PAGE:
Project Lead the Way seeing student success

Published 12:00 am Sunday, August 9, 2015

Local young people have the opportunity to get a head start on preparing for careers in science and engineering by participating in Project Lead the Way’s engineering and biomedical science programs. Offered through Collins Career and Technical Center, PLTW provides eighth through 12th grade students with hands-on learning experience in biomedical science and engineering. The program is offered in five high schools in Lawrence County.

“Presently we have over 400 students in the county in the program,” said Gary Salyer, who works with students as they transition from the program to college.

The program focuses on training students to analyze problems and work with other students to solve problems.

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“It’s left to the students to solve the problems,” said Salyer. “They’re figuring it out themselves.”

Instead of learning strictly textbook-based math or science, students are introduced to real world problems that require mathematics and science to solve.

“The kids love it,” said Salyer.

In PLTW, educators create scenarios where students will need to rely on a number of problem-solving skills and will be walked through educational units relating to the scenarios. By focusing on teaching math and science in a hands-on way, the program aims to prepare students for careers where they will have to solve problems on their own.

“It’s totally work-related and hands on,” said Salyer. “The administration at each of the (program’s schools) sees the benefits of the program.”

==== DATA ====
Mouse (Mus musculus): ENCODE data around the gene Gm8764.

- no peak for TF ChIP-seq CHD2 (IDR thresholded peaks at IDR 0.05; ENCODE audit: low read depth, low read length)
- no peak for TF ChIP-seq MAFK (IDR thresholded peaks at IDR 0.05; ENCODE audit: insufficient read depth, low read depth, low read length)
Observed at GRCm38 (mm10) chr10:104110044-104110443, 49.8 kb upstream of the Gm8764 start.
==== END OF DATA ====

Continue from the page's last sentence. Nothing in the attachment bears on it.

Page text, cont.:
This year the program saw the first group of students who had completed the PLTW program graduate from college.

So far the program has had 121 graduates go on to pursue careers in science, engineering or the military.

“Those numbers are powerful,” said Salyer.

Sarah Mayo, a recent graduate of Marietta College’s petroleum engineering program and a former PLTW student, believes being involved in the program has had a positive impact on her life.

“The basic engineering skills that I learned in PLTW courses helped me prepare for the engineering courses that I took in college,” said Mayo. “The knowledge I gained through my PLTW classes was invaluable in helping me select petroleum engineering as my field of study.”

The program challenged Mayo to figure out solutions to problems on her own and taught her how to collaborate with other students, skills that Mayo said helped her during college and her transition to her career.

Mayo credits her teachers from PLTW with helping her choose a course of study in college.

“They guided me through creative projects and encouraged me to explore numerous career paths,” said Mayo. “They were a constant source of guidance and support.”

Now employed as a drilling engineer with Chevron in Houston, Texas, Mayo continues to rely on what she learned in the program.

“As I begin a new job, I find myself still using many of the skills I learned” said Mayo.

When Mayo moved away for college, the staff stayed in contact with her and encouraged her to continue pursuing her degree.

“I was deeply touched to have teachers from Project Lead the Way…remain in constant contact with me throughout college,” said Mayo. “Project Lead the Way is definitely one caring, supporting program that touches and can change lives.”